“On March 23, 2020, the S&P 500 fell 2.9%. In all, the index dropped nearly 34% in about a month, wiping out three years’ worth of gains for the market. It all led to a 76.1% surge for the S&P 500 and a shocking return to record heights. This run looks to be one of the, if not the, best 365-day stretches for the S&P 500 since before World War II. Based on month-end figures, the last time the S&P 500 rose this much in a 12-month stretch was in 1936, according to Howard Silverblatt, senior index analyst at S&P Dow Jones Indices.” – CBS News
Ariel Capital released their 2020 Black Investor Survey and the results show that there is reason to be pessimistic today, but potentially optimistic for tomorrow. The survey focuses on middle class African American and European American households earning over $50K in 2019. Some key financial points outside of this survey that should be taken into context though are poverty for African American stands at 21.2 percent versus 9.0 percent for European Americans. This high rate of poverty for African Americans means that middle class African Americans, as noted in the survey, are more likely to have high levels of assistance to family and friends which provides a damper on higher investing capabilities. These high levels of poverty are highly reflective of the median wealth gap between African and European Americas, $24,100 versus $188,200, respectively. African America continues to suffer from weak institution building and therefore the ability for its economic and financial ecosystem to strengthen continues to be suffocated. Firms like Ariel Capital and other African American financial institutions need more investment and support from other African American institutions, like HBCUs, in order to scale and create more employment, wealth, and economic opportunities beyond the grassroots level.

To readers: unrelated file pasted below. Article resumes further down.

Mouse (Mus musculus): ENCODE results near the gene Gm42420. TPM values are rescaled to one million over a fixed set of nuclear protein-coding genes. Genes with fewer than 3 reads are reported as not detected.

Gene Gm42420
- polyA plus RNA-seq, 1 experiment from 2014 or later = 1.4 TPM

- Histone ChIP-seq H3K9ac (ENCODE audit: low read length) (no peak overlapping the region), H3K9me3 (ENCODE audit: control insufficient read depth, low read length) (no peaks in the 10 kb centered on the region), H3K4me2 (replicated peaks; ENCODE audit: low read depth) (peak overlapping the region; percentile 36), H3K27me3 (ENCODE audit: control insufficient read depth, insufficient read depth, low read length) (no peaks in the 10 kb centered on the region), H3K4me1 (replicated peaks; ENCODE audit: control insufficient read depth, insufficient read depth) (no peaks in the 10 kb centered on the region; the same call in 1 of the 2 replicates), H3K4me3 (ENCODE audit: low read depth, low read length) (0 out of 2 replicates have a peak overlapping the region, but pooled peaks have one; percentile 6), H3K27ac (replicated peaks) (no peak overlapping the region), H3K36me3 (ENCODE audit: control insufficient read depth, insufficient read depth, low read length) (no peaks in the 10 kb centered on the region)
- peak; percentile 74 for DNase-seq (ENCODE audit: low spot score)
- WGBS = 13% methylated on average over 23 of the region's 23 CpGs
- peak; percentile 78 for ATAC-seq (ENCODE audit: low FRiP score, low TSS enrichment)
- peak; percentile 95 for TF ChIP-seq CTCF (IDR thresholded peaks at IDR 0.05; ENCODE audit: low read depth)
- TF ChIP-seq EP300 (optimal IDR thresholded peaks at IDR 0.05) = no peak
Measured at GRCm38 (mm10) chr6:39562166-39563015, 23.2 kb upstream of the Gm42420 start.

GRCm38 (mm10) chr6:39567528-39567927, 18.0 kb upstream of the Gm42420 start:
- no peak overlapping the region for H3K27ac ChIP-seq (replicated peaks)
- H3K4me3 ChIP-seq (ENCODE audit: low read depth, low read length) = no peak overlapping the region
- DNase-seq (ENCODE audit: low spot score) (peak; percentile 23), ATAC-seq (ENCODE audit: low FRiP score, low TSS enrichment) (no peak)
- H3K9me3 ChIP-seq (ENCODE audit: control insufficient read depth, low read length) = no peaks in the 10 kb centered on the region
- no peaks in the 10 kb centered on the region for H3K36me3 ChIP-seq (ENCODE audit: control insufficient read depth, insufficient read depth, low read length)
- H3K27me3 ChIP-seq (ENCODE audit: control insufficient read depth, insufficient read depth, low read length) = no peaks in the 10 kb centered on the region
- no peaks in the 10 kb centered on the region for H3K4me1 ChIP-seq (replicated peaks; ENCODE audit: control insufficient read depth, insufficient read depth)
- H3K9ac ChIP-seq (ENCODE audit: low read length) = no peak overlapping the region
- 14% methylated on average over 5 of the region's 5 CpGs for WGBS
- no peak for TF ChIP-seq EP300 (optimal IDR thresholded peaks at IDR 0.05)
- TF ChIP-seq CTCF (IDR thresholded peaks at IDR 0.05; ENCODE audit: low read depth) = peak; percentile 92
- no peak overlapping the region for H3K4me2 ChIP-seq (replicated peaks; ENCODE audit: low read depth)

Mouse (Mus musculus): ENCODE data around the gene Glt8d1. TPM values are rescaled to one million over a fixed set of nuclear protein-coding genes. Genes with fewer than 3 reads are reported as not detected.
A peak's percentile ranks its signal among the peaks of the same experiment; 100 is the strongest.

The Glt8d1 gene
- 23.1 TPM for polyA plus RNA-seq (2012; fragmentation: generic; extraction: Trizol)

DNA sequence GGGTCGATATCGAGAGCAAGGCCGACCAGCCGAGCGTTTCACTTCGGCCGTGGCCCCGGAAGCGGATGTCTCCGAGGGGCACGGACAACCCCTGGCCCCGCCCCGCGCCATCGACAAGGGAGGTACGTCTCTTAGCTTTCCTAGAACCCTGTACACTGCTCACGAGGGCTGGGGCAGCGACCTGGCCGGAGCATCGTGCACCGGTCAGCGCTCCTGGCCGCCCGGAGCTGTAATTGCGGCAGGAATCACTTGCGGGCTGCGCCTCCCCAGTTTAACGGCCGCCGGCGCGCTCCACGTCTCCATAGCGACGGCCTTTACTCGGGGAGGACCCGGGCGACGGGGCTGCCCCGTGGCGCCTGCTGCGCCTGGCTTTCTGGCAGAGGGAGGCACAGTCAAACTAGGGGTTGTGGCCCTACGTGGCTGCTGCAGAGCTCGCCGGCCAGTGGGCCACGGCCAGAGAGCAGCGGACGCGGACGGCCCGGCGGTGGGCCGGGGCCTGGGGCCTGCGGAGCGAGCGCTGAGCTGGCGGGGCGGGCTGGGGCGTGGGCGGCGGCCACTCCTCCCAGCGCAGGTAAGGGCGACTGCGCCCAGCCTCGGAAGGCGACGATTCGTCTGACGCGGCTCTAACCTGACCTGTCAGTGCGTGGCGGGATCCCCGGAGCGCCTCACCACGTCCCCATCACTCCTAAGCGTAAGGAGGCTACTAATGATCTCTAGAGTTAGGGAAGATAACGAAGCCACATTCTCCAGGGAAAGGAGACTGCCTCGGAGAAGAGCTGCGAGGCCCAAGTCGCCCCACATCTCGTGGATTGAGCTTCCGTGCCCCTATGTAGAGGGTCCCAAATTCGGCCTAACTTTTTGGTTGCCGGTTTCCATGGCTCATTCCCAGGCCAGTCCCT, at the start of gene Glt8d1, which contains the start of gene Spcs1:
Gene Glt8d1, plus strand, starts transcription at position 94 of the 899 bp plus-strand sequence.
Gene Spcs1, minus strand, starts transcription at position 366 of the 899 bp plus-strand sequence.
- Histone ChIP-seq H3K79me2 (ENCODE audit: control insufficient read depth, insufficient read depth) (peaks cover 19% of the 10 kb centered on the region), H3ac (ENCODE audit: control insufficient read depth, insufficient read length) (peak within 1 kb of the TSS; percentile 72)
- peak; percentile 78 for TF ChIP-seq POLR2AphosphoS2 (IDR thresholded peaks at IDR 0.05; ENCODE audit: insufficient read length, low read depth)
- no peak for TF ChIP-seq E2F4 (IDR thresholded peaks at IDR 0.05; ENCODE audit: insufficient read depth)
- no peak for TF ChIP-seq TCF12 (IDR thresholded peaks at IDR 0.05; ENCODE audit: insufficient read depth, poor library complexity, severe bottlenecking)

The deep-rooted gap in stock market participation between the groups persists, with 55% of Black Americans and 71% of white Americans reporting stock market investments.
63% of Black Americans under the age of 40 now participate in the stock market, equal to their white counterparts.
Ownership rates of 401(k) plans are now similar between Black and white Americans (53% vs. 55%).
White 401(k) plan participants put 26% more per month toward their retirement accounts than Black 401(k) plan participants ($291 vs. $231).
Black Americans are less likely than white Americans to own almost every kind of financial vehicle, with the exception of whole life insurance, which is favored in the Black community.
They are also less likely than white Americans to have written wills, financial plans, or retirement plans.